Gender identities in Thailand
In Thailand, as elsewhere, one can find several different gender roles, identities and diverse visual markers of masculinity and femininity. The demand for positive self-identity is growing in Thailand and support is growing.:52-85
The tom-dee identity
A "tom" is a female who dresses, acts, and possibly speaks in a masculine fashion. She may not actually be a lesbian, but she may be perceived as one by others. Toms wear short hair, a deviation from traditional Thai culture which prizes long hair as a sign of feminine beauty. Women usually wear skirts in Thailand, and in many government offices skirts are compulsory and pants suits banned. Toms dress in men's clothing—slacks, sandals, and loose fitting button—down shirts. According to Ara Wilson, a tom will use male speech terms, especially the old, now-crude pronouns "goo" (Thai: กู) and "mueng" (Thai: เม็ง / มึง).:127,131
The "dee" is a homosexual (or bisexual) female who follows outward Thai gender norms. A dee will look, act, and speak in a manner congruent with Thai female gender norms. The only difference between dees and traditional females is that dee engage in relationships with toms.
Tom-dee within society
Heterosexual public displays of affection are frowned upon in Thai culture. However, minor displays of affection, such as hand-holding, between same sex individuals is considered the norm. In this way tom-dee partnerships can be invisible to the wider society.
Although the terms "kathoey" or "ladyboy" are rather ambiguous, simply put, both terms refer to a male who dresses as and adopts the mannerisms and identity of a woman. Though the term is often translated as "transgender", transgender is rarely used in Thailand. Instead Thais use the term kathoey. This term can now also be used to refer to any male homosexual and was originally used to refer to intersex people. Due to this term becoming so broad, many choose to use the English word to explain a homosexual male dressing as a woman as a "ladyboy". The term can also be meant as an insult, especially to those who are trying to alter their identity. Ladyboys suggest that they are still men who are merely dressed as women. The term is used rather loosely at times and can be used to refer to any male who possesses feminine qualities. Personally most of kathoeys prefer to call themselves "a transformed goddess" or "a second type of woman".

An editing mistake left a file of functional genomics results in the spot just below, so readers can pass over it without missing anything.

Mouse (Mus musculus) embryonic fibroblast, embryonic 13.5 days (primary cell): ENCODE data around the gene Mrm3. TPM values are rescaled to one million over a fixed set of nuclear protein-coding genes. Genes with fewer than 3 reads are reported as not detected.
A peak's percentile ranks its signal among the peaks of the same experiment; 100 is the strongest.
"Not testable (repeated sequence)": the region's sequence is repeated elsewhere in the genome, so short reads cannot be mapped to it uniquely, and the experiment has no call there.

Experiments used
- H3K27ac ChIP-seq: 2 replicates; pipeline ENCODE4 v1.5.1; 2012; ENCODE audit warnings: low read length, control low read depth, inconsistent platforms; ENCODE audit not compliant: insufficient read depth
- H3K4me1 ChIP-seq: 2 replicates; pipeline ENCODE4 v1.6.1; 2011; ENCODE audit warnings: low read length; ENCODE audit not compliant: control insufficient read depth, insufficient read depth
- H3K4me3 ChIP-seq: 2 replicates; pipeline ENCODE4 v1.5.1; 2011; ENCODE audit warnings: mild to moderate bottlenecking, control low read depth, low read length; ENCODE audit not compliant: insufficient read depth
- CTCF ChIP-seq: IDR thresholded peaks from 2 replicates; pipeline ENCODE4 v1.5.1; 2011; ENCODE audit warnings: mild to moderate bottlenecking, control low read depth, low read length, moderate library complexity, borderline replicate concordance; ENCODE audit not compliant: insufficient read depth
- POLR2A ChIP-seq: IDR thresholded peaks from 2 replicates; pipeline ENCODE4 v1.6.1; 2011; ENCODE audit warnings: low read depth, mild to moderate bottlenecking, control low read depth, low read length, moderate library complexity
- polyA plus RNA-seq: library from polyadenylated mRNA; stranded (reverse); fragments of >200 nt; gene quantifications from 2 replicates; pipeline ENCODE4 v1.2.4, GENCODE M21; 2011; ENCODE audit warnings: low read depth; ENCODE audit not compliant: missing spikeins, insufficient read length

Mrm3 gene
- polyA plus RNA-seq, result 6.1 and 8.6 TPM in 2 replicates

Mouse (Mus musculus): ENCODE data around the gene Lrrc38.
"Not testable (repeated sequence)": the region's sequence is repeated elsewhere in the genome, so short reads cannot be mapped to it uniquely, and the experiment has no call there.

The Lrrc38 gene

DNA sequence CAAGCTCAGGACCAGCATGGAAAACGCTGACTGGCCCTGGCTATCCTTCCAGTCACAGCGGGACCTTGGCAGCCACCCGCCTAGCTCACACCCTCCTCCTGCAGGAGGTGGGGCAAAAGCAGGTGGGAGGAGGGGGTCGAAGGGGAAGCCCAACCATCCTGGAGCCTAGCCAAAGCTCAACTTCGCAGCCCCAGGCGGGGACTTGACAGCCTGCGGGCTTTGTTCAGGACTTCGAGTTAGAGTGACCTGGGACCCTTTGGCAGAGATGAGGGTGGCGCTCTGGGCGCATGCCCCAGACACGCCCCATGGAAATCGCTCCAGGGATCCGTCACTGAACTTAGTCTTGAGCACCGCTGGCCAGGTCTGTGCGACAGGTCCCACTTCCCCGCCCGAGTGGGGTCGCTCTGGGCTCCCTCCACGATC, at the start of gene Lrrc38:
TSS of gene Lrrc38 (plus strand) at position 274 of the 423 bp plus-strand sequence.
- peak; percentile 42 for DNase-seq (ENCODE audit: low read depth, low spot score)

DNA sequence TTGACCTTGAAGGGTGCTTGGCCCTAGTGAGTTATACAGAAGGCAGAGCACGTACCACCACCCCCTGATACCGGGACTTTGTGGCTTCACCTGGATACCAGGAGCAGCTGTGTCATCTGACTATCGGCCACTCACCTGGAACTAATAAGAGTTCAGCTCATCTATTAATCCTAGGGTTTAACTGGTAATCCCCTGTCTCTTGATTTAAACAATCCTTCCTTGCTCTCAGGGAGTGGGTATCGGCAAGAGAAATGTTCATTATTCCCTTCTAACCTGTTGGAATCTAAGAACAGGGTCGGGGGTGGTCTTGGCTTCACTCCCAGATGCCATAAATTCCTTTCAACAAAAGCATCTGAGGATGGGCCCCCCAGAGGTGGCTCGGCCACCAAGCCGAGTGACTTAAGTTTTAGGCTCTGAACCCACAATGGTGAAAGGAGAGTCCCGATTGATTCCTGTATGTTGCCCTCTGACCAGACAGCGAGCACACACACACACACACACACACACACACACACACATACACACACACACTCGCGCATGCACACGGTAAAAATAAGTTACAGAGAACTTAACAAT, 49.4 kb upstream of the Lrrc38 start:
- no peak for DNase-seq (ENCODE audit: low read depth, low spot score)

Acceptance of kathoeys
Ladyboys are numerous in Thailand and are seemingly accepted by society, not only in the cities but in the countryside as well. Thai Buddhism does not specifically regard homosexuality as a sin and has no specific prohibitions regarding the lifestyle. Though kathoeys face discrimination, they are gaining acceptance and have made themselves part of the Thai society. They have not yet attained equal status with those who are not transgender. Restrictions come with the identity: the inability to marry someone of the same sex, and not being able to officially change their birth sex on birth certificates or passports.:121-138
Kathoeys in society
Kathoeys appear to be grudgingly accepted by Thai society. Though kathoeys have enjoyed some prestige in the past, they still face many struggles in everyday life. Many have found success in the entertainment business or in fashion, while others dance cabaret or accept lower level work so that they are able to live their lives in the open. Beginning in the 1950s we are able to see a presence of kathoey and it can be traced in the media. The trend of kathoeys being a regular part of entertainment such as movies, music entertainment, and television shows is rather recent.
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